What is an Instrument?
An instrument is a tool or device. A musical instrument is a tool or device that enables a person to generate sound. To a certain extent whether the sound generator ends up being musical or not depends on the person who uses it.
[One on my fondest musical memories is of a performance given by the legendary free jazz musician Don Cherry in which he played a toy whistle, a paper bag, some cans, and a few other things he’d obviously found in the trash on his way to the ‘show’.]
No sound generator is inherently musical or not.
[I lived in the apartment upstairs from a pitch-recognition challenged dude who was teaching himself the violin for a couple of months and awoke to his scrapings every dawn. Theoretically, a violin is a musical instrument, but it this case it sounded nothing like (although I did admire his dedication and persistence).]
Even the simplest soundable object has a wide variety of sounds it can produce. With a capacity for listening and a few embellishments, a person could make a musical instrument out of nearly anything.
The idea that the conventional instruments are inherently more efficient or expressive than many of the alternatives to them is mostly nothing more than a cultural prejudice toward what is familiar.
Western culture has attained its hegemony predominately through its willingness to reject and exclude anything (ranging from physical characteristics, epistemological beliefs, and socio-economic theories to ideas of beauty and even musical instruments) that occupies areas outside of its canon. In the (continuing) era of colonialism it has enabled itself to enslave and/or exploit the rest of the world by devaluing and dismissing the humanity and intelligence of those it wished to enslave and/or exploit.
If one excepts partition (either/or) as a basis for logic, one can easily find an argument to reject anything. Whoever is allowed to define what is included in ‘sameness’ can easily find a way to reject (define as ‘other’) whatever suits them at any given time.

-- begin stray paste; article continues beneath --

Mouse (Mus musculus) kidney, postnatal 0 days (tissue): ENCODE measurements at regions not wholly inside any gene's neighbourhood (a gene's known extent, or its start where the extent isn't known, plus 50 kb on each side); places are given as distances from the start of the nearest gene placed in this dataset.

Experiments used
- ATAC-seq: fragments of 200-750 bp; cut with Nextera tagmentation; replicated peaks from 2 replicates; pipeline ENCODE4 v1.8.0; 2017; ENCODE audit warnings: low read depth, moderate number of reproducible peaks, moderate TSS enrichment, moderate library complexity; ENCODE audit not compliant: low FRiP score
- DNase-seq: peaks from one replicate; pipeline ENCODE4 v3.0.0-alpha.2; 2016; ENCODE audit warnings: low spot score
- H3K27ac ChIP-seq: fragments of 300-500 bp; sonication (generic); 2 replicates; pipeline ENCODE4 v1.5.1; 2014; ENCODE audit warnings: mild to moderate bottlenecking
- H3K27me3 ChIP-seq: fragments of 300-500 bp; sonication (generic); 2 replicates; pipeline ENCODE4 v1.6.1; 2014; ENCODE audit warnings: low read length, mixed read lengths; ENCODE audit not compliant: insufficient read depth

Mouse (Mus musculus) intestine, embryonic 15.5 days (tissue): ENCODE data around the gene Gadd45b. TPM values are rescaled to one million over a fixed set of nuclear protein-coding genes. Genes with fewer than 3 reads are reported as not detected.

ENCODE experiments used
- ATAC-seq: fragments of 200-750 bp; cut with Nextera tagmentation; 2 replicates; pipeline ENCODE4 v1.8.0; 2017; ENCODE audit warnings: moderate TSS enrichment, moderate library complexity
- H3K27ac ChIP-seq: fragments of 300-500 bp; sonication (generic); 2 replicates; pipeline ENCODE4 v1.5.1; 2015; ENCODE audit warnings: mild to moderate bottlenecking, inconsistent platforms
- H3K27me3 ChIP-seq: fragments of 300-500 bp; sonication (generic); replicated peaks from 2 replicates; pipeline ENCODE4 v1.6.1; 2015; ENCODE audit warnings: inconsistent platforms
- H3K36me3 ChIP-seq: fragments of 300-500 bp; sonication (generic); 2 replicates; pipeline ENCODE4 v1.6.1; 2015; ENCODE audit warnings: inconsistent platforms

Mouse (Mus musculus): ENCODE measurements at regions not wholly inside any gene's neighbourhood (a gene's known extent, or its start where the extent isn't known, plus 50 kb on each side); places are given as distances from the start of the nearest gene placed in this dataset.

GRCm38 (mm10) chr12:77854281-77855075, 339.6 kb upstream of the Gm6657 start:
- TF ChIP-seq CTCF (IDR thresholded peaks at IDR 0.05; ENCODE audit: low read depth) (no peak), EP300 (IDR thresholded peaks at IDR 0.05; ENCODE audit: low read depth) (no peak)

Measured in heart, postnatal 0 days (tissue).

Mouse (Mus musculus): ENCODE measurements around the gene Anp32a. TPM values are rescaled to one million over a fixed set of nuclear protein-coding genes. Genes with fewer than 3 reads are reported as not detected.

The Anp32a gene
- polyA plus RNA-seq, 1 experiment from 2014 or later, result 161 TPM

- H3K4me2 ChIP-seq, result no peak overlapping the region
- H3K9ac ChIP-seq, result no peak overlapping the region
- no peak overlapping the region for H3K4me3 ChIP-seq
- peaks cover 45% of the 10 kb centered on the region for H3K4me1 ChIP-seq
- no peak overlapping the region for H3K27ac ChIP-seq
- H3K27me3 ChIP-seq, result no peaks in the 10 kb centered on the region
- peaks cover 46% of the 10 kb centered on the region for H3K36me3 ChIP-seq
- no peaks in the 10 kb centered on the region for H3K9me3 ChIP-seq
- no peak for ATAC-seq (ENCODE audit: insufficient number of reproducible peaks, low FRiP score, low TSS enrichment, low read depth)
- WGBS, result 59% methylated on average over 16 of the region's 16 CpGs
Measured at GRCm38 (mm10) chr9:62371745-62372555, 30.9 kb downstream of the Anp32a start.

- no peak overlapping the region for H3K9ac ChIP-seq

“One of these things is not like the others
One of these things just doesn’t belong”
Personally, I find this methodology not only limiting to the imagination, but socially abhorrent and at the root of nearly everything shameful undertaken by humans.
Instruments can be as diverse as the people who make and use them. It’s the use of a sound generating tool that determines whether it’s musical or not. A Stradivarius violin sitting on a shelf is less a musical instrument than a saucepan in the hands of a sonically engaged three year old.
So, to make an instrument:
Solve for volume (amplification, damping)
Solve for pitch (tuning)
High/low (pitch) and loud/quiet (volume) are the two most obvious elements of music making. The degree of control one has over them correlates to the usefulness of the instrument in a variety of circumstances. Efficiency of producing wanted sounds and marginalizing unwanted sounds (ergonomics) likewise correlates to an instrument’s usefulness.
These steps have no particular order. Generally speaking, it makes good sense to start with the hardest one. Simplicity is always a useful goal, the less concentration a player needs to control a sound, the more they can concentrate on making that sound part of some music. If you are truly interested in doing this buy “Musical Instrument Design: Practical Information for Instrument Design” by Bart Hopkin. http://windworld.com/bart/